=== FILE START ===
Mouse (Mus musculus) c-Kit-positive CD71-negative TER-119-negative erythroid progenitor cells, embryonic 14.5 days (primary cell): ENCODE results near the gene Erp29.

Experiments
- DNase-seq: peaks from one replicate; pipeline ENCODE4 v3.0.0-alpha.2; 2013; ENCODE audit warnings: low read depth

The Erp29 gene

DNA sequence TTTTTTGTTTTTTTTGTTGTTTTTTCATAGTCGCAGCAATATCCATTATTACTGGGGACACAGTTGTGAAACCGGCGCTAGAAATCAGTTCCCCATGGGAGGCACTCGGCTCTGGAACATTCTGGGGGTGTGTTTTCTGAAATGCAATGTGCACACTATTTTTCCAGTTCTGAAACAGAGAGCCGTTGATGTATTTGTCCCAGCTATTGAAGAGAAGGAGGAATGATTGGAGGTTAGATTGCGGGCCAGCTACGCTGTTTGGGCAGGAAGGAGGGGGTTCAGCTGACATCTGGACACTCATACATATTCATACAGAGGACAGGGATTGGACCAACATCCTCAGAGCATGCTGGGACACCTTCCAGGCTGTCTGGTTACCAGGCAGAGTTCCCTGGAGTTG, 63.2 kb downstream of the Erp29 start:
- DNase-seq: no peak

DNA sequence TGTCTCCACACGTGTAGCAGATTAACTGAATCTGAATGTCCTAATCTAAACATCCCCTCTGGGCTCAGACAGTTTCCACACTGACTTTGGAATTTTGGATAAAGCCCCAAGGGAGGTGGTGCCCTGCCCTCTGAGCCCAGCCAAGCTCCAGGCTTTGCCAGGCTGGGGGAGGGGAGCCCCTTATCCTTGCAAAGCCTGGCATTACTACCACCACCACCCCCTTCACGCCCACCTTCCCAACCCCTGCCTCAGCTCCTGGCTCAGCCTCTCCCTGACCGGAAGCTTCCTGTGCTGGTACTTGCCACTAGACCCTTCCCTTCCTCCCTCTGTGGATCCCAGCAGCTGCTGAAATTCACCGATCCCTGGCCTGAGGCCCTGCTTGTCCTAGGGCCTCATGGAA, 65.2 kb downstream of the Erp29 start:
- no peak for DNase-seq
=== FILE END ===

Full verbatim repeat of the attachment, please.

Mouse (Mus musculus) c-Kit-positive CD71-negative TER-119-negative erythroid progenitor cells, embryonic 14.5 days (primary cell): ENCODE results near the gene Erp29.

Experiments
- DNase-seq: peaks from one replicate; pipeline ENCODE4 v3.0.0-alpha.2; 2013; ENCODE audit warnings: low read depth

The Erp29 gene

DNA sequence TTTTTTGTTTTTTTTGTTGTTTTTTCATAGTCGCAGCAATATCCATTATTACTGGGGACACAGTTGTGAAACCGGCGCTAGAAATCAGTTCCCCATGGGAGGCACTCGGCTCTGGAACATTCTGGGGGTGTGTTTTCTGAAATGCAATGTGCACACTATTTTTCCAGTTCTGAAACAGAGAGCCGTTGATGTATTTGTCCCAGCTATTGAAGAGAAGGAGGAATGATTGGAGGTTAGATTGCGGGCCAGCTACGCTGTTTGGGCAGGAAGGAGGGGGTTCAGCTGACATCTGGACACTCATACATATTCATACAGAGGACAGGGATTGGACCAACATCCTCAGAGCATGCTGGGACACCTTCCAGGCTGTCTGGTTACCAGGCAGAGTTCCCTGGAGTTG, 63.2 kb downstream of the Erp29 start:
- DNase-seq: no peak

DNA sequence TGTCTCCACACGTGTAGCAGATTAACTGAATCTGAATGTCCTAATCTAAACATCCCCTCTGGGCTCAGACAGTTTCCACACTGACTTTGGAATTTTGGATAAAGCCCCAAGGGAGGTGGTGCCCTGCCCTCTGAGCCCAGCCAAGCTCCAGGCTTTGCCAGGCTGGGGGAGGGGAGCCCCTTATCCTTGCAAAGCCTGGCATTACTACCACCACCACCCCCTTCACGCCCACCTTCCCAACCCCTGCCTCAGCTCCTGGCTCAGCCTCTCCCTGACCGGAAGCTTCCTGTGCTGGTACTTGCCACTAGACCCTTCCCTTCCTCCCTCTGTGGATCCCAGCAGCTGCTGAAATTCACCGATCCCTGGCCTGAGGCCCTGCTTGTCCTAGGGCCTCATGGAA, 65.2 kb downstream of the Erp29 start:
- no peak for DNase-seq